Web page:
Featured Articles

Analysts expect ARM to do well next year

Analysts expect ARM to do well next year

British chip designer ARM could cash in on the mobile industry's rush to transition to 64-bit operating systems and hardware.

More...
Huawei and Xiaomi outpace Lenovo, LG in smartphone market

Huawei and Xiaomi outpace Lenovo, LG in smartphone market

Samsung has lost smartphone market share, ending the quarter on a low note and Xiaomi appears to be the big winner.

More...
Intel Broadwell 15W coming to CES

Intel Broadwell 15W coming to CES

It looks like Intel will be showing off its 14nm processors, codenames Broadwell, in a couple of weeks at CES 2015.

More...
Gainward GTX 980 Phantom reviewed

Gainward GTX 980 Phantom reviewed

Today we’ll be taking a closer look at the recently introduced Gainward GTX 980 4GB with the company’s trademark Phantom cooler.

More...
Zotac ZBOX Sphere OI520 barebones vs Sphere Plus review

Zotac ZBOX Sphere OI520 barebones vs Sphere Plus review

Zotac has been in the nettop and mini-PC space for more than four years now and it has managed to carve…

More...
Frontpage Slideshow | Copyright © 2006-2010 orks, a business unit of Nuevvo Webware Ltd.
Friday, 08 April 2011 11:24

Intel working on Atoms for servers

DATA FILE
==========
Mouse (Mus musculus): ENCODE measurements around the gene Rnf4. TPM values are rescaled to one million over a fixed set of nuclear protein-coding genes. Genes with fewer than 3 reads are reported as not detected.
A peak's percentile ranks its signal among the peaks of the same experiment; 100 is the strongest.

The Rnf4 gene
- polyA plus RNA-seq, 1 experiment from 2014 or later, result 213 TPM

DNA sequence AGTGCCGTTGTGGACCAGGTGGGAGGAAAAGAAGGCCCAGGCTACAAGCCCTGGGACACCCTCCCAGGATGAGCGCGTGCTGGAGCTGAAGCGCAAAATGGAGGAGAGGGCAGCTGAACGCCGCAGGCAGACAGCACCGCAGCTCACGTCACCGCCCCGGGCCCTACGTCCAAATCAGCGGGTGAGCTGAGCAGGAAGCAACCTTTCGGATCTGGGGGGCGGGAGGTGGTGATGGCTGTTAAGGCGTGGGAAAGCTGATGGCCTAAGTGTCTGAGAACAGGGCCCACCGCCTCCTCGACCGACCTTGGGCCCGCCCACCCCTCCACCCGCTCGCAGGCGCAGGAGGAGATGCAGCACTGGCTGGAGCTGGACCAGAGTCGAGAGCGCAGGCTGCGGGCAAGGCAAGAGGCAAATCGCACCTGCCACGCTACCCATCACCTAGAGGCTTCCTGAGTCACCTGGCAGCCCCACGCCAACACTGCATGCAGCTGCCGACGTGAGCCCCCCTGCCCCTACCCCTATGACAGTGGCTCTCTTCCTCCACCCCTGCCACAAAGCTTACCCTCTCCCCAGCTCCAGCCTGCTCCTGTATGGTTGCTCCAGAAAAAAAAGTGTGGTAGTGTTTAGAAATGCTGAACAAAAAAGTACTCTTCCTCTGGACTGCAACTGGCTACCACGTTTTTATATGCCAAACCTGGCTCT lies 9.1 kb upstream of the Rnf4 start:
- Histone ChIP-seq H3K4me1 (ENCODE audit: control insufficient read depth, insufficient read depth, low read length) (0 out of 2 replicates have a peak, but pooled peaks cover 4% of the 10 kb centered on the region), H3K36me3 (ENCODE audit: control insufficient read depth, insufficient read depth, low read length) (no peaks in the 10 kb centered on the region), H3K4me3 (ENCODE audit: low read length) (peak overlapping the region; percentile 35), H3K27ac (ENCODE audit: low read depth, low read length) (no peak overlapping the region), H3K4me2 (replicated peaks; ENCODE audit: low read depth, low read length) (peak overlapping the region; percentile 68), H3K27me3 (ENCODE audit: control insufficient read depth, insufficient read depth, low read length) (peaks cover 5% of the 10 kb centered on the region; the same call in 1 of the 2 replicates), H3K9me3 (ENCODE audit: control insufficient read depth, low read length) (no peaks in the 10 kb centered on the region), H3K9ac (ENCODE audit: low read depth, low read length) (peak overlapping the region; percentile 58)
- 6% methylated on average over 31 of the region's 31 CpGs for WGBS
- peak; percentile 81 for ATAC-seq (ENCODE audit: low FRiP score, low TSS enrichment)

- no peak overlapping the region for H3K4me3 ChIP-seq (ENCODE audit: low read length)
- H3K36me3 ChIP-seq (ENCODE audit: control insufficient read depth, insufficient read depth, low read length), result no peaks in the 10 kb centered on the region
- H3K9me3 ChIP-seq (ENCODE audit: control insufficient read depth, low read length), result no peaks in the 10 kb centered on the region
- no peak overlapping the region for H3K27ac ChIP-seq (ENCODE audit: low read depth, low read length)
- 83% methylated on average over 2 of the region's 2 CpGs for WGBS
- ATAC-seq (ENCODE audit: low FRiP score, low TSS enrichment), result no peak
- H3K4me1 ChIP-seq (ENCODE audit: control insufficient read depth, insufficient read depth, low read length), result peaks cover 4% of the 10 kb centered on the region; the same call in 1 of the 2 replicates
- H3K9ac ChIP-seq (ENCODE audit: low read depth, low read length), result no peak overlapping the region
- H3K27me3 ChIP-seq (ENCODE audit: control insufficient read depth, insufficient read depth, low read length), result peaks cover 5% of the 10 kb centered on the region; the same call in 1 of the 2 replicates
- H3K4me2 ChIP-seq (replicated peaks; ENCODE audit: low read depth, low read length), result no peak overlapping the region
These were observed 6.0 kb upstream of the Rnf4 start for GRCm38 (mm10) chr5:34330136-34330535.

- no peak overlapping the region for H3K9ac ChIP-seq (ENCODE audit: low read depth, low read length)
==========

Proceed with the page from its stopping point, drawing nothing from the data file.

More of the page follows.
Written by Nick Farell
intel_atom_logo

Should be in the shops middle of next year
Boyd Davis, Intel's general manager of server marketing has said that versions of the Atom chip, which are dedicated to servers, should be in the shops in the middle of next year.

According to Zdnet Davis is travelling Europe in connection with the launch of the new top-end Xeon E7 series.
Davis said Intel had four architectures for the server market, including the Itanium processors developed with HP and now targeted mainly at Unix systems.

The Xeons go down to 20 Watts but we're not going to force customers who want to use Intel architecture to go somewhere else. While Intel does not have an Atom-based product, the space is unserved. The first cost-optimised server products will come from Intel.

He said  that 64-bit processing and ECC memory correction were "absolute requirements" and he expected this to give Intel an advantage.


Last modified on Friday, 08 April 2011 11:33
blog comments powered by Disqus

 

Facebook activity

Latest Commented Articles

Recent Comments